The Radisson Blu Resort Goa blends perfectly with this idyllic destination by providing a vibrant, contemporary, and engaging resort experience

Victor Albuquerque, CMD Alcon Victor Group JULY 2011 43


A regular column by foreigners who have made Goa their home

Elena Fedosenko in her studio

‘I Feel Blessed in Goa’ From Moscow to Arpora, it’s been a colourful journey for painter ELENA FEDOSENKO


ince my childhood, I’ve always wanted to visit India. I was enchanted by its ancient civilisation and exotic appeal, its colourful traditions, and, yes, its cinema. So when I had the opportunity to follow my dream after a busy work schedule in Moscow three years ago, I travelled to Kerala and Tamil Nadu before stopping in Goa. Just being in Goa awakened me to my life’s purpose 46

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after a brief hiatus from painting. I feel blessed coming here. The people are very friendly and hospitable, Goa is endowed with a liberal culture, a cosmopolitan ambience and the natural beauty of the place deeply connected me to the land. This encouraged me to stay here and continue my work. My involvement with Goa has also been enhanced as I represent art management firm Dev Art based here. There have been innumerable

beautiful and memorable experiences of my stay. However, I have been most touched by the genuine guidance and friendship of the wonderful people I have met during my time here. When I needed help, there was always someone around to make my life easier. It’s a priceless feeling to be loved and protected by good people. I am in India working on a few painting exhibitions based on an Indian subject – Bharatnatyam. I travel around Pics by Edric George

more knowledge on the subject and for that I am grateful to the artistic community here. Real success can be only achieved through hard work — with a tiny dose of good luck! And of course, it is important to believe in yourself. For me every day is a creative process. There is no set routine as such, but sketching, painting and working on new ideas and concepts occupy my time. Creating jewellery with unusual objects like buttons is my most cherished hobby other than painting. I also plan on taking yoga lessons to keep myself fit holistically. There are also times when I prefer to be by myself, reading and enjoying good music or cooking and inviting friends over for traditional Russian food. But I still spend a considerable amount of time in Russia each year. So I don’t really miss it much and I am enjoying the best of both places. For me, life is an adventure. I am always prepared, and indeed look forward to, the mystery of the future while enjoying today, this moment as it is. n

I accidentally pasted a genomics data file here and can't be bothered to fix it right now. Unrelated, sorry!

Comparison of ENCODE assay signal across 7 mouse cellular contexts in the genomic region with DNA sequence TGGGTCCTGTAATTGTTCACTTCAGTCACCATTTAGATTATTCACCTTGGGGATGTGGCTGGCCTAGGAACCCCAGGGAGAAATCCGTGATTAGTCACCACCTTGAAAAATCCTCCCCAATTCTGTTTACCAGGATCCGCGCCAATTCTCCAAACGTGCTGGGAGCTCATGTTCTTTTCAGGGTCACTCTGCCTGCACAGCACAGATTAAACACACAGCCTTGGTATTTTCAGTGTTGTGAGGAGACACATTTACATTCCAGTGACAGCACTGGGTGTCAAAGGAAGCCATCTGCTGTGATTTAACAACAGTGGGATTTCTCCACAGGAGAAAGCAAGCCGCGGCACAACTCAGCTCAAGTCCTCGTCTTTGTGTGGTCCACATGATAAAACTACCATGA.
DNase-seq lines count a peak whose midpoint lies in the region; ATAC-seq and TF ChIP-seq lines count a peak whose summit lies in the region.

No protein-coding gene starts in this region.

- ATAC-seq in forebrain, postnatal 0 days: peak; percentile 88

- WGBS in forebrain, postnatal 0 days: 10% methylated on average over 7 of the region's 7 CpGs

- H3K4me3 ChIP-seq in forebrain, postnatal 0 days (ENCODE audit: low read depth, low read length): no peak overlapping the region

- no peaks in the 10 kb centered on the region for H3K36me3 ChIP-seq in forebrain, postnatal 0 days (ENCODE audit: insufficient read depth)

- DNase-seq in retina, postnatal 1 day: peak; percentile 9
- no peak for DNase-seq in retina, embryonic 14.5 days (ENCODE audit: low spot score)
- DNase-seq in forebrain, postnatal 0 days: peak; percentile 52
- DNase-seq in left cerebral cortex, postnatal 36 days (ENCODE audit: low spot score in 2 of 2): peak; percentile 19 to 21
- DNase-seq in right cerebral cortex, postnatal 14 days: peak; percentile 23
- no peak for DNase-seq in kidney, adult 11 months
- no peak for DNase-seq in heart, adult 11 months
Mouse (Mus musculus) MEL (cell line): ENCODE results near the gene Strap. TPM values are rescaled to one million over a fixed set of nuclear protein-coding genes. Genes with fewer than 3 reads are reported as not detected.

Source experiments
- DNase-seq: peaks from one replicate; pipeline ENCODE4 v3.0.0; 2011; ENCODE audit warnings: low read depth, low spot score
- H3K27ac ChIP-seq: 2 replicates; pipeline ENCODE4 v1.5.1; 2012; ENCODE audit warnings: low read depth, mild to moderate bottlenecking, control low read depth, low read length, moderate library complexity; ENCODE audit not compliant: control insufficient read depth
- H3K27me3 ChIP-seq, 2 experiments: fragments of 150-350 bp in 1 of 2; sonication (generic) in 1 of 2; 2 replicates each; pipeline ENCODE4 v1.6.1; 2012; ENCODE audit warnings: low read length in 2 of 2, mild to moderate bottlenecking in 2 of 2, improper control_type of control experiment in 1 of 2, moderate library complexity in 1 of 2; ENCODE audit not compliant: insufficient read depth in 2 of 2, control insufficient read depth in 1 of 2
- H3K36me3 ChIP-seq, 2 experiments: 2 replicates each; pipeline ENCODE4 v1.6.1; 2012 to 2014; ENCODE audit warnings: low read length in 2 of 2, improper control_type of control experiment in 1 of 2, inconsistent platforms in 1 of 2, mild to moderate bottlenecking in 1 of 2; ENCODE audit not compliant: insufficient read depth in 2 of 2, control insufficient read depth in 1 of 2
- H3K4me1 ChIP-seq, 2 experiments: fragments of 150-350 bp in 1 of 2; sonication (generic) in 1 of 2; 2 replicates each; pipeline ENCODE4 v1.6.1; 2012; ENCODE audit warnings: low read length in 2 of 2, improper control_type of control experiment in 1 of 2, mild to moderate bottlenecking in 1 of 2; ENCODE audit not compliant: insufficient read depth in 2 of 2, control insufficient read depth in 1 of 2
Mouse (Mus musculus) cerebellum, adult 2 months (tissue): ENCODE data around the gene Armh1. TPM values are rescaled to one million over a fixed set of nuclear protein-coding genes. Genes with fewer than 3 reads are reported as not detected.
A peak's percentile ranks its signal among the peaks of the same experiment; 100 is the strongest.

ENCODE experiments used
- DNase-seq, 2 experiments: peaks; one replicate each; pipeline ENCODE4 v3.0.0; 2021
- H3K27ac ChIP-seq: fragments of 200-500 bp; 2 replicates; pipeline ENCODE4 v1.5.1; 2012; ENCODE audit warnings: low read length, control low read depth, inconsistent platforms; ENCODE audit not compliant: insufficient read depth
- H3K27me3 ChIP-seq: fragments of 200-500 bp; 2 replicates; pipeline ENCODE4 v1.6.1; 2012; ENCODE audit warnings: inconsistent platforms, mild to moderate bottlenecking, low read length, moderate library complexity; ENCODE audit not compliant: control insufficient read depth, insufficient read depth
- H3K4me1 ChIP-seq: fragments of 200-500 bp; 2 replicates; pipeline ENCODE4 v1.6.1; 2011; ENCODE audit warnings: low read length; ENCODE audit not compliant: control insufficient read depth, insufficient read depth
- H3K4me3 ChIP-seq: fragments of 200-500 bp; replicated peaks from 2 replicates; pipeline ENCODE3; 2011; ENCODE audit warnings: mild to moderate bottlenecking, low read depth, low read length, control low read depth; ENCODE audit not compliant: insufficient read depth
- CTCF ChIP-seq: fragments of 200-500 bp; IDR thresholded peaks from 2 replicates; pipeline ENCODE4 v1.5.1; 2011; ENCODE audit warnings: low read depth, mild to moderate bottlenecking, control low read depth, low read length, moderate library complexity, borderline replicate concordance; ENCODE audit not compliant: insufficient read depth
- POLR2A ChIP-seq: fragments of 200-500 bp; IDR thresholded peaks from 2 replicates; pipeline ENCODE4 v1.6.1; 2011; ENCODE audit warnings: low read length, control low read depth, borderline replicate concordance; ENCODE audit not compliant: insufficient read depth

Elena Fedosenko’s exhibitions in India focusing on Bharatnatyam include acrylic on canvas and mixed media drawings

the country, but Goa is my base where I paint and have my studio. Also, I use this opportunity to work with young and upcoming artists, to share my knowledge in the field of colour-mixing techniques through workshops and lectures. In the near future, I will be working with under-privileged children to empower them with skills, both in art as well as in the field of contemporary jewellery design. Goa’s natural ambience, growing art and cultural community and the peaceful atmosphere has also inspired my own work. The place has energy, and I feel connected with my creative

being all the time. I just love Goa as it is and I appreciate Goans who have created a fine balance between land, water and man. This perfect equilibrium is of great importance to the ecosystem and its biodiversity. But I wish for more awareness towards keeping Goa clean, especially with individual and community involvement. Swimming, reading, travelling and music are my other interests. I also enjoy learning about the cultural and spiritual aspects of different nations and religions, but I am no authority to speak on the art scene in Goa. However, it has certainly helped me to imbibe JULY 2011 47


Nishiket Kundaikar is Mr


After a gruelling month of competitions, the winners bask in well-deserved glory